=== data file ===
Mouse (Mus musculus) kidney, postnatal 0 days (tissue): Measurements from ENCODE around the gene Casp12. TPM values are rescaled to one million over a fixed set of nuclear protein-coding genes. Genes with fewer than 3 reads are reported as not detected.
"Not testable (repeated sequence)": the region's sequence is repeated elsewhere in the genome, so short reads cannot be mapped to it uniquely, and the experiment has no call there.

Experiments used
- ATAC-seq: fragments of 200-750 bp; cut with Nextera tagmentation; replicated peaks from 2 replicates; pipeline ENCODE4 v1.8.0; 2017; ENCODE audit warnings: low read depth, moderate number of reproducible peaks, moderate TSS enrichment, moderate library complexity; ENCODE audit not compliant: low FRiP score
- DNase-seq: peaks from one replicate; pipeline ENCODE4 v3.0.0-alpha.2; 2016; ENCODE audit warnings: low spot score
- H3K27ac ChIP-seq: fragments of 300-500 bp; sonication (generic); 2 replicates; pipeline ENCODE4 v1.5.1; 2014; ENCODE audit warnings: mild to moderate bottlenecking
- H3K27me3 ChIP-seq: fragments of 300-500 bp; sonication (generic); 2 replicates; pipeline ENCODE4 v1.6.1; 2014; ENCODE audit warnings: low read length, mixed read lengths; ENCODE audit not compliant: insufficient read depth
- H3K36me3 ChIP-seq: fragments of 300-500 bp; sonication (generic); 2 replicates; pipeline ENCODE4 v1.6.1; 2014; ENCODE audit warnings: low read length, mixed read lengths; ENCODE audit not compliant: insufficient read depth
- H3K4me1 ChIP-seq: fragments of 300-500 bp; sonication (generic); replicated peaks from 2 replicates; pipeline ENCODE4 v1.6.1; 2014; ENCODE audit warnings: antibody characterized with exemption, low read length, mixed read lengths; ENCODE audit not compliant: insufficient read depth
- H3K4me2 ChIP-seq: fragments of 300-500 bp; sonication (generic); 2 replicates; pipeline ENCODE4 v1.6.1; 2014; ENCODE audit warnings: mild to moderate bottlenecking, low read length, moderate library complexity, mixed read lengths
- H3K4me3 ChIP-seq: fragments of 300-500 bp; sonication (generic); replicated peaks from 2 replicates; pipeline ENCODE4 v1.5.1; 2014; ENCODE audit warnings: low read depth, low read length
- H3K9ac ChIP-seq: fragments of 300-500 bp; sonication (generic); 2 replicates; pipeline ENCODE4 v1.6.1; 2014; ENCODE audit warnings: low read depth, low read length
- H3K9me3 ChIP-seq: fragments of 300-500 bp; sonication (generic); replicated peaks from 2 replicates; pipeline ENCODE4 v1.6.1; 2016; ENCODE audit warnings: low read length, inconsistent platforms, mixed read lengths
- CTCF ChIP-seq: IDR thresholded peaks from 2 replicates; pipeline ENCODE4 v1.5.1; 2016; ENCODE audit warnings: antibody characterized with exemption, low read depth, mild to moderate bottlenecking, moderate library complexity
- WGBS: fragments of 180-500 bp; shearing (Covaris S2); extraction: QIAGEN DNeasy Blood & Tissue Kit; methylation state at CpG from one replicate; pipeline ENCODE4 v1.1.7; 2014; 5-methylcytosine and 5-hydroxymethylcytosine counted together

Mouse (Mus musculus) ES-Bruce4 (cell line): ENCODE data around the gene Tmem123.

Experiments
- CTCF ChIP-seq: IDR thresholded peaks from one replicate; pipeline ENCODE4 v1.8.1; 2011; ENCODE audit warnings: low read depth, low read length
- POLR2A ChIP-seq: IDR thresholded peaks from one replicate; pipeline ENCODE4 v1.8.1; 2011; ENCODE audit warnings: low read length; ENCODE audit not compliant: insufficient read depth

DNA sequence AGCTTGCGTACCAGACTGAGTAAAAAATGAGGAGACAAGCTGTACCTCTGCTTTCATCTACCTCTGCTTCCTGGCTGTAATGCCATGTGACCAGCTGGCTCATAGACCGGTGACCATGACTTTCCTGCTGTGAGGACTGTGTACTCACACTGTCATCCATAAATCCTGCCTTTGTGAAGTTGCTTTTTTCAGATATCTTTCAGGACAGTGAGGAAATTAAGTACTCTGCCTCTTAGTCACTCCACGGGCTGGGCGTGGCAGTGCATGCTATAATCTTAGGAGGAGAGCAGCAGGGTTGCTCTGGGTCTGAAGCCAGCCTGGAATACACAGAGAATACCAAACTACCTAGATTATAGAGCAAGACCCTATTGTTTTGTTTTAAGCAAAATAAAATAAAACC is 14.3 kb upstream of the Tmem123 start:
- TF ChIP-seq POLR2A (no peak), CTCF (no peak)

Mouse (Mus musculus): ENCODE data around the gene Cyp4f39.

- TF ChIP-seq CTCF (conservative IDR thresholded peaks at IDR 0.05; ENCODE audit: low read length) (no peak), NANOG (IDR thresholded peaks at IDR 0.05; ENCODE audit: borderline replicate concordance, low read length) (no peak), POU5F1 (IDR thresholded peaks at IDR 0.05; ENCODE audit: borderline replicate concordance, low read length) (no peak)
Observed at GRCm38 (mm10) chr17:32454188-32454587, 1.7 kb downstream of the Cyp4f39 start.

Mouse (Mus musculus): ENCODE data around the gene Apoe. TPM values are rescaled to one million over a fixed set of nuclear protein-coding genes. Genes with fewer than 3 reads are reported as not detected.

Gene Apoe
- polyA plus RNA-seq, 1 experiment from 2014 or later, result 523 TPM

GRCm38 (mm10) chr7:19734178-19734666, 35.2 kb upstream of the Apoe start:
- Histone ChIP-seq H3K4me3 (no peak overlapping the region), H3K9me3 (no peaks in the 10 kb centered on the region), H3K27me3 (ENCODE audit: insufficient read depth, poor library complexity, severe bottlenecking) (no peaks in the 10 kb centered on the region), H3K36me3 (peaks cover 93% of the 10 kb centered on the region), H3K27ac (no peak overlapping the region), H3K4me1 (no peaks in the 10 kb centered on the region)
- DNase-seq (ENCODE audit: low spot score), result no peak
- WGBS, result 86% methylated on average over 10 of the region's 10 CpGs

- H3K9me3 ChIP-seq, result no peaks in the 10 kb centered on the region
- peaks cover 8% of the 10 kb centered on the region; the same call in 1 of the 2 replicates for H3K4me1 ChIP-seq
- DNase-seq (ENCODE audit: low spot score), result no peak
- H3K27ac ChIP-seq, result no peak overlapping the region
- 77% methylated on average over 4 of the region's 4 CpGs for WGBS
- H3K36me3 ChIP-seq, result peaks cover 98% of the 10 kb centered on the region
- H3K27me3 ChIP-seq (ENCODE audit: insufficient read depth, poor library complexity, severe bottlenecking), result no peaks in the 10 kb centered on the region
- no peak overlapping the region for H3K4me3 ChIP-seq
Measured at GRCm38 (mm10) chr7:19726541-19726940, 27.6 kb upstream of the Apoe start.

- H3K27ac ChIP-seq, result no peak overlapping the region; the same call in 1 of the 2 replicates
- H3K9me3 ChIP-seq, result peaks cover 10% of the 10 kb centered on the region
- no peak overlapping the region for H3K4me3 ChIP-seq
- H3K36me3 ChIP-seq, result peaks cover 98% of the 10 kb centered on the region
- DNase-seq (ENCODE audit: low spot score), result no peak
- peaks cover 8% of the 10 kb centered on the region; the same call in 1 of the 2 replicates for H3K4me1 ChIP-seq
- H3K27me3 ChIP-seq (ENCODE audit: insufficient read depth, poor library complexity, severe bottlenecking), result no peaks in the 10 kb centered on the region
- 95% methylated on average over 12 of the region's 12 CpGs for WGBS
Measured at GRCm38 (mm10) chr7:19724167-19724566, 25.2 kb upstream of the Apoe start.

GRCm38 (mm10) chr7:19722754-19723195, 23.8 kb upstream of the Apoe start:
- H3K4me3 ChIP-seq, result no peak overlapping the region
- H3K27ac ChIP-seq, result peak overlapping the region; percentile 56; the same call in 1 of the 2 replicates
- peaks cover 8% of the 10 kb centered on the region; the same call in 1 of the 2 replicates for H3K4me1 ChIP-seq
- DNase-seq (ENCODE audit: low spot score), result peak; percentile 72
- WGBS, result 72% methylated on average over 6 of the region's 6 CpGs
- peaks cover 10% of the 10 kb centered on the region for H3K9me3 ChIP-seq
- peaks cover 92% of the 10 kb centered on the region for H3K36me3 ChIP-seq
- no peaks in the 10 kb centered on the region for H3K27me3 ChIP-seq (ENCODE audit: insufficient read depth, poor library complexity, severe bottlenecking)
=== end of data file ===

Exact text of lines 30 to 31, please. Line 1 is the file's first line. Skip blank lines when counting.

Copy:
- DNase-seq (ENCODE audit: low spot score), result no peak
- WGBS, result 86% methylated on average over 10 of the region's 10 CpGs